Amid New Beginnings, Some Fond Farewells at 2017 Commencement

Ceremony marks end of leadership tenure for Brodhead, Rubenstein

Part of the Commencement Stories, 2017 Series
For the last time at Duke, President Richard H. Brodhead confers degrees upon a graduating class. Photo by Duke Photography
For the last time at Duke, President Richard H. Brodhead confers degrees upon a graduating class. Photo by Duke Photography

Commencements are always about new beginnings, but Duke University’s 165th commencement ceremony also had some special farewells.

The ceremony marked the end of both David Rubenstein’s four years as chairman of the Board of Trustees and of Richard H. Brodhead’s 13 years as university president. The two leaders have been at the center of a variety of initiatives that have raised Duke’s reputation around the world and brought new resources dedicated to making a Duke education more accessible for talented students.

Both were honored during the ceremony.

Rubenstein was selected to give the commencement address, an honor for which he apologized to the Class of 2017. “To be honest, I was also quite disappointed at this year’s selection of a commencement speaker,” Rubenstein said to laughs. “I wanted to hear someone certain to be far more enjoyable or more inspiring than I can ever be.” (Read his speech here.)

Rubenstein advised students to carry the title of “Duke graduate” with pride but also to ensure they continue a Duke alumni tradition of community service. In one emotional moment, he noted it was Mother’s Day, the first he has celebrated since his own mother recently died. She was never so proud of him, Rubenstein said, as when he used his philanthropy to help society.

“In her memory, I am now re-dedicating myself to giving back to our country for she thought that was the most important activity that I could pursue,” he said. “And of course she thought that giving back to Duke is also a way to give back to my country.” 

He also paid tribute to Brodhead. Many people have done much to make Duke “a beautiful place where scholarship and learning, commitment to society, true student athletes, and school spirit come together in a wondrous way,” but special attention must be paid to the president’s role, Rubenstein said. 

Brodhead has been “an indispensable guiding force behind Duke’s growth in stature and emergence as a great national and global university. … All of us who care about Duke are and always will be in your debt.”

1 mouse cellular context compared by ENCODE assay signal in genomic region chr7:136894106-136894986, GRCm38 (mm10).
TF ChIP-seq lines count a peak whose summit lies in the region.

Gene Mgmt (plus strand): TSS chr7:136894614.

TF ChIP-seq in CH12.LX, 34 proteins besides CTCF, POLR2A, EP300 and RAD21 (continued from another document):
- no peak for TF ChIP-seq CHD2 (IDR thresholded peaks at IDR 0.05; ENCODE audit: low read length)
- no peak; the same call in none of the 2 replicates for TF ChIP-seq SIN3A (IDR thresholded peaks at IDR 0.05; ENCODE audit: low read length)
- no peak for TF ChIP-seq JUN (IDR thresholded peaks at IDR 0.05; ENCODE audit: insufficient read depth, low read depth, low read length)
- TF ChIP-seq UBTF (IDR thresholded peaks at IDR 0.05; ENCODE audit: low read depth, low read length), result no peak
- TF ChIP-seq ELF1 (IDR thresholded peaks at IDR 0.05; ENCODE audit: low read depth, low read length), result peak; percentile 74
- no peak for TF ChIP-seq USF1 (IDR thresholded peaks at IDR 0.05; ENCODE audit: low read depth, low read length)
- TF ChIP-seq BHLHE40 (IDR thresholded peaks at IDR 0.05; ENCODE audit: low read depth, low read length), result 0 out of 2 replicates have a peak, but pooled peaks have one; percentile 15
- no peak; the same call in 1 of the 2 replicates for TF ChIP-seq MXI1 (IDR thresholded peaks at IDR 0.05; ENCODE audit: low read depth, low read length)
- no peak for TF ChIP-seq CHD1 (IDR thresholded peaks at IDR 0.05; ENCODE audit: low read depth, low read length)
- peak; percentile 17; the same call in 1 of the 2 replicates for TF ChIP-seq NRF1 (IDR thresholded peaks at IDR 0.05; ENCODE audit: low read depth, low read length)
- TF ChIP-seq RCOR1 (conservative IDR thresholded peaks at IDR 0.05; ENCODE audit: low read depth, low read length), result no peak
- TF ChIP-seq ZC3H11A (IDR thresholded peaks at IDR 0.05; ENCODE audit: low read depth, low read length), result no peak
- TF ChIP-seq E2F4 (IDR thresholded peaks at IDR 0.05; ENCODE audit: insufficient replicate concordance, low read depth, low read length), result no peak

The morning began under a bright sun but still unseasonably cool. Families walked across both East and West Campus under a slight chill, with a heavy dew glistening on the campus lawns.

But by the time the march of the graduating students began at 9 a.m., Wallace Wade Stadium was heating up.  Most visitors gathered on the east or shady side of the stadium, but for those in the sun, Duke Stores gave away some 12,000 free bottles of water, some 8,000 of which were gone by 8:45 a.m.

A similar number of Duke fans were handed out and used by students and visitors to cool themselves and block the sun.

Visitors entered the stadium to the music of the Duke Wind Symphony, under the direction of Verena Mosenbichler-Bryant. The symphony set the tone for the ceremony with a selection of pieces strong on ceremony and flair – from John Williams’ Olympic Fanfare to a medley of popular marches. 

 

When u gotta face the real world in 4 days #duke2017

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The students themselves walked in to Ralph Vaughan Williams’ “Flourish for Wind Band” followed by Edward Elger’s traditional “Pomp and Circumstance.” Their entrance march was captured by video broadcast on the large screen behind the ceremony platform. Each student’s smile and wave brought a new round of cheers. 

An hour later, the final word went to Brodhead.  For the 13th time he ended commencement by awarding degrees to each of the graduates of the 10 university schools with a wave of the hand and some variation of the phrase “By the authority invested in me… .”

This time, after the awarding of degrees, he stopped and asked the audience’s leave for a personal message of his own. He told the Class of 2017 that they were joining the ranks of 160,000 Duke alumni around the world “who are leading and serving their communities” and charged them to find their own way to do the same.

He thanked the faculty for their support during his time and for their mentoring of the students. He extended the thanks to Duke staff, past students, alumni, university friends and parents.

“And last, Class of 2017, you have enriched our university community with your ideas, energy, determination and spirit,” Brodhead said. “It has been my privilege to serve as this university’s president.”

Student celebrates commencement, 2017. Photo by Duke Photography